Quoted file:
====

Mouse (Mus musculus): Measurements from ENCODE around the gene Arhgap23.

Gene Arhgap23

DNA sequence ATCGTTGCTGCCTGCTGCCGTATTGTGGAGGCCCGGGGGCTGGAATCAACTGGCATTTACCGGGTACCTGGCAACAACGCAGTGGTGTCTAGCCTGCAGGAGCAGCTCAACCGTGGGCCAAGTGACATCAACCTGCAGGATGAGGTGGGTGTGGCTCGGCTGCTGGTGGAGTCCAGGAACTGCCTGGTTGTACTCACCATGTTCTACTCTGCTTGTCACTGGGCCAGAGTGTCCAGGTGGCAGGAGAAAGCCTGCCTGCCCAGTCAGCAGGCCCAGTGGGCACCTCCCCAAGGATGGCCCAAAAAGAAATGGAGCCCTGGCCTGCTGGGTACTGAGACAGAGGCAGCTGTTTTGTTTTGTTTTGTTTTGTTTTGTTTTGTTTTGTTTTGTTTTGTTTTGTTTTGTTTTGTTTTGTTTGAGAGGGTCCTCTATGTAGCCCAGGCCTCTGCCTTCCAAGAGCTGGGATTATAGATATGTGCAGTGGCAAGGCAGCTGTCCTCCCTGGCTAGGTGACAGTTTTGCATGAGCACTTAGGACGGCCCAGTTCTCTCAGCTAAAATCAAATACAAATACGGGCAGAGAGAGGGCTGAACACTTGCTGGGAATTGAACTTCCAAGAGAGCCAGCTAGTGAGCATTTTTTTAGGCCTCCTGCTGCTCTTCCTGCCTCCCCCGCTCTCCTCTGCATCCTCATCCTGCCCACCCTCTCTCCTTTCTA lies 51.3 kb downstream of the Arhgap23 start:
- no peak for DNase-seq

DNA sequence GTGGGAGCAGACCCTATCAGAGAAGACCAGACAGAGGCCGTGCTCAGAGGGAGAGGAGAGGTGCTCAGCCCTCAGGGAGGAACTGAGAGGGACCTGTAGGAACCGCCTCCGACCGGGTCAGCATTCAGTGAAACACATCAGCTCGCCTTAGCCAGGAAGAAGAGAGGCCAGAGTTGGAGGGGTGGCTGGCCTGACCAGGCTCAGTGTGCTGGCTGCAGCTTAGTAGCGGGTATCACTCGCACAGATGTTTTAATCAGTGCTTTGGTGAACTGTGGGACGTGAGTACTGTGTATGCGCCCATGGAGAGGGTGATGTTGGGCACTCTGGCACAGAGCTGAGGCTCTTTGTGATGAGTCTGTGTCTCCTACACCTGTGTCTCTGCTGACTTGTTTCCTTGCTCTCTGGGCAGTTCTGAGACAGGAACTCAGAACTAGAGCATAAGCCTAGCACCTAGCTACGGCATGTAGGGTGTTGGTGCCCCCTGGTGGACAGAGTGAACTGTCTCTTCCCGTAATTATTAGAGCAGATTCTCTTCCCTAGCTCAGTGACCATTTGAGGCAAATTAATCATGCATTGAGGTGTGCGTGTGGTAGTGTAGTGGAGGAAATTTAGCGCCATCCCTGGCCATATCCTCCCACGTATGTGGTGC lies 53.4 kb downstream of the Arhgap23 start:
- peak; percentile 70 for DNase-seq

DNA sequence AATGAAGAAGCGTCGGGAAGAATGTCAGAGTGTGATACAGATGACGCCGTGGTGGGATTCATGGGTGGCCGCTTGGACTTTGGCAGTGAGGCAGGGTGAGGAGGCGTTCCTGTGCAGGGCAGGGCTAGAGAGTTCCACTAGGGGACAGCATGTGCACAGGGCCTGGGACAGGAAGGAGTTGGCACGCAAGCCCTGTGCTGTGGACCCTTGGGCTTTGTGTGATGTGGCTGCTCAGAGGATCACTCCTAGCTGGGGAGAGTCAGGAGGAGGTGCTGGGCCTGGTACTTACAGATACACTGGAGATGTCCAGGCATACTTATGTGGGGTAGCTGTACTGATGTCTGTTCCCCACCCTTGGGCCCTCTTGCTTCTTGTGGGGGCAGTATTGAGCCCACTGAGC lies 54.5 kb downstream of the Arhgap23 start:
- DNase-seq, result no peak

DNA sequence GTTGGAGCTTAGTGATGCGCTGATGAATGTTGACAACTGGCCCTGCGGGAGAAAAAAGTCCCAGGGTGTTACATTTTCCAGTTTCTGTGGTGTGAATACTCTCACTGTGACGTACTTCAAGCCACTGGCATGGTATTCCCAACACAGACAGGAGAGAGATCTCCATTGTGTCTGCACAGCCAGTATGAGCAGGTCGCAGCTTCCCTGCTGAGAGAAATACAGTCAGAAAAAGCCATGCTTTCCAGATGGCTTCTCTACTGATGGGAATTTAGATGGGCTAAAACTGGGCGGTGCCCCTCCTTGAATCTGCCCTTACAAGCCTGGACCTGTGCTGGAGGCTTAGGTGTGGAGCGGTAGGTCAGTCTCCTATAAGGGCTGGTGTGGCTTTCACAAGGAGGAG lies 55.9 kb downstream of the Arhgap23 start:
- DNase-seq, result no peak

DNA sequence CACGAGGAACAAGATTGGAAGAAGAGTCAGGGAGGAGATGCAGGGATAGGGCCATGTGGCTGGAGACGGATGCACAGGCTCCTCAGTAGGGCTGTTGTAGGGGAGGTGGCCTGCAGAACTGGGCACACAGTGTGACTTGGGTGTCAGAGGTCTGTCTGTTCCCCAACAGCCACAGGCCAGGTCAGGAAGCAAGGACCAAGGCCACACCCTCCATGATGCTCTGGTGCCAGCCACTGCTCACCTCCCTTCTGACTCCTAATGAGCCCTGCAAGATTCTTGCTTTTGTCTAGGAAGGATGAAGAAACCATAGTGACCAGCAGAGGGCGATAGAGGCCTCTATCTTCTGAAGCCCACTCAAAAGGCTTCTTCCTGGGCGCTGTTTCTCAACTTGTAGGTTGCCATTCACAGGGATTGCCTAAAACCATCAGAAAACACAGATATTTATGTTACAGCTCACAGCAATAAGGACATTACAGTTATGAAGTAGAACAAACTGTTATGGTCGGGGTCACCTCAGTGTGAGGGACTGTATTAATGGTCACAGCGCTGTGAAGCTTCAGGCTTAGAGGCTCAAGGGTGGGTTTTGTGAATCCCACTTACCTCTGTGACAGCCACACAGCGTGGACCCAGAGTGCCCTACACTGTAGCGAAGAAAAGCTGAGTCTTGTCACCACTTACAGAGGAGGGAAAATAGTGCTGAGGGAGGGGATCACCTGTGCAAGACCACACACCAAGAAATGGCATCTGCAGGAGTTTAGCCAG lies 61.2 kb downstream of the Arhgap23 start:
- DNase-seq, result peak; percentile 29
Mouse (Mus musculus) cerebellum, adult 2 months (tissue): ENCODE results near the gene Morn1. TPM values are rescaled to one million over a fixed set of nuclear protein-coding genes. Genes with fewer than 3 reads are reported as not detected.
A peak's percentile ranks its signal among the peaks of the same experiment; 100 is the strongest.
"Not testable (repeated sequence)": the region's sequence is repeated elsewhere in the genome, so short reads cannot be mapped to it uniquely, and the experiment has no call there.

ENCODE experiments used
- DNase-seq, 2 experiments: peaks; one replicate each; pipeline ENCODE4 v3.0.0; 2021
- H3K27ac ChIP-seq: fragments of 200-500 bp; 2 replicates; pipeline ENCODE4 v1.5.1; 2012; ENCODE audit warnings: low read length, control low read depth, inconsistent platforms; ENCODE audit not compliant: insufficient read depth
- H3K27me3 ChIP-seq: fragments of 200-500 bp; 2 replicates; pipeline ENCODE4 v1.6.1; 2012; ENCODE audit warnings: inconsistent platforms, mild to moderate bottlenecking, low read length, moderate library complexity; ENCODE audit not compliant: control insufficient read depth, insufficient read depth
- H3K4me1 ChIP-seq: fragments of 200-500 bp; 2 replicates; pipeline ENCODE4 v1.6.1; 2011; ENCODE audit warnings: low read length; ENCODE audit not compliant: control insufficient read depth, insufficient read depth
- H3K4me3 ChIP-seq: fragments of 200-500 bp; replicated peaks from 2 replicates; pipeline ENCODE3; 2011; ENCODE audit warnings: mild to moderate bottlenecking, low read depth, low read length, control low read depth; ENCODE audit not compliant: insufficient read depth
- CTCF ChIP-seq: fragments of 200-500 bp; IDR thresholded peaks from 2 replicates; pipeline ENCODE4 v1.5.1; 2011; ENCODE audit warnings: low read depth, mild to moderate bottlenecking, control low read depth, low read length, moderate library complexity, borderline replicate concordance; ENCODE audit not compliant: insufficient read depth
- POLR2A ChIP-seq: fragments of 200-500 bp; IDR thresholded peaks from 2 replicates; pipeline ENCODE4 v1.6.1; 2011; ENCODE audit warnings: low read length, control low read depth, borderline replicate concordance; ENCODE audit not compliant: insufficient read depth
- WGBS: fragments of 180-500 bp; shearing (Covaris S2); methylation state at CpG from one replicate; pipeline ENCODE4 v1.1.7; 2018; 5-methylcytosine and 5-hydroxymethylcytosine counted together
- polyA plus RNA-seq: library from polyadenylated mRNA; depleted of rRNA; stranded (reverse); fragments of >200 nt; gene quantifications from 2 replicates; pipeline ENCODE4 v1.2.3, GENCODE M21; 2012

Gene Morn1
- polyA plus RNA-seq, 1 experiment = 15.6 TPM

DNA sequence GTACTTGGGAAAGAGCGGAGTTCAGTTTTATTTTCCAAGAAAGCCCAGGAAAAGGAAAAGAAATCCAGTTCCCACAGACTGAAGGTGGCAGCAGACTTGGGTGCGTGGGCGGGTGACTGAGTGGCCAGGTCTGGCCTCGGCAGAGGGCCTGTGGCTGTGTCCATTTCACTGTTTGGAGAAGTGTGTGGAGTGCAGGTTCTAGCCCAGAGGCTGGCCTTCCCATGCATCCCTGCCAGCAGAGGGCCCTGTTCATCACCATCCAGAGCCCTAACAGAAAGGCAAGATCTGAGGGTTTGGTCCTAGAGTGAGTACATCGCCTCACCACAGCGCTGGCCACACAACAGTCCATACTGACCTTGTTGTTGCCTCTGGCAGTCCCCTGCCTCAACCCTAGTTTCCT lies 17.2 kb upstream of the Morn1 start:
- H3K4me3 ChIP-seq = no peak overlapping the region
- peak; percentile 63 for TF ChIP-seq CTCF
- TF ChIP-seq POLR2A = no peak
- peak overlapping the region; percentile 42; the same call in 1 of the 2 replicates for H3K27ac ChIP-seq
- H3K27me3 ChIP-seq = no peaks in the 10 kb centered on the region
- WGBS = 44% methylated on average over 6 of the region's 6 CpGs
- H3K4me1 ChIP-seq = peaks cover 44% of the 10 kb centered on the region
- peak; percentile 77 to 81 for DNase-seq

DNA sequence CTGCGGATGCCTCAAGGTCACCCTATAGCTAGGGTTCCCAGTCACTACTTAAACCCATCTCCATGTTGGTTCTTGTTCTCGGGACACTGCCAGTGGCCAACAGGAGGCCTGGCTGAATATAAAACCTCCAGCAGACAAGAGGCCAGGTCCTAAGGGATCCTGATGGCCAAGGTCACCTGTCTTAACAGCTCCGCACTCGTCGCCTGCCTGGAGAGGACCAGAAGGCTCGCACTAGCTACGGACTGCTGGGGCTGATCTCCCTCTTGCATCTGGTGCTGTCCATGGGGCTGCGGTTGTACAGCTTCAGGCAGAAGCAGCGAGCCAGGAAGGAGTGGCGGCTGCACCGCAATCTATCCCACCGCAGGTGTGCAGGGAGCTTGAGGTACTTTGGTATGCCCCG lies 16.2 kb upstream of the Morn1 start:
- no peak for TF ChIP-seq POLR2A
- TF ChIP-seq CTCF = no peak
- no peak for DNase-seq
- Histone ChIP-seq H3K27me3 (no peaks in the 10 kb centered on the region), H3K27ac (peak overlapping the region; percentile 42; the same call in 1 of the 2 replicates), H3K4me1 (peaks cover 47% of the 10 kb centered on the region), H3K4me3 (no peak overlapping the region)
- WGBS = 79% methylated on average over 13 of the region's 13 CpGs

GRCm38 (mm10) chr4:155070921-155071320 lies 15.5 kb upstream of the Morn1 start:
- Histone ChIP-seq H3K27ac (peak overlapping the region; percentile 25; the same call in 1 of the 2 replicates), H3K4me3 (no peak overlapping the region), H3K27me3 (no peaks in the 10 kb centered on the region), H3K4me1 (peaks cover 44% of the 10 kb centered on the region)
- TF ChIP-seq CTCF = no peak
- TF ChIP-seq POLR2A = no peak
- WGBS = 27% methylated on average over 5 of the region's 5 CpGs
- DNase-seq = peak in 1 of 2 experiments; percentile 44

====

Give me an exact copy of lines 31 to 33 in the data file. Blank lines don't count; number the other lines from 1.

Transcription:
- TF ChIP-seq POLR2A = no peak
- peak overlapping the region; percentile 42; the same call in 1 of the 2 replicates for H3K27ac ChIP-seq
- H3K27me3 ChIP-seq = no peaks in the 10 kb centered on the region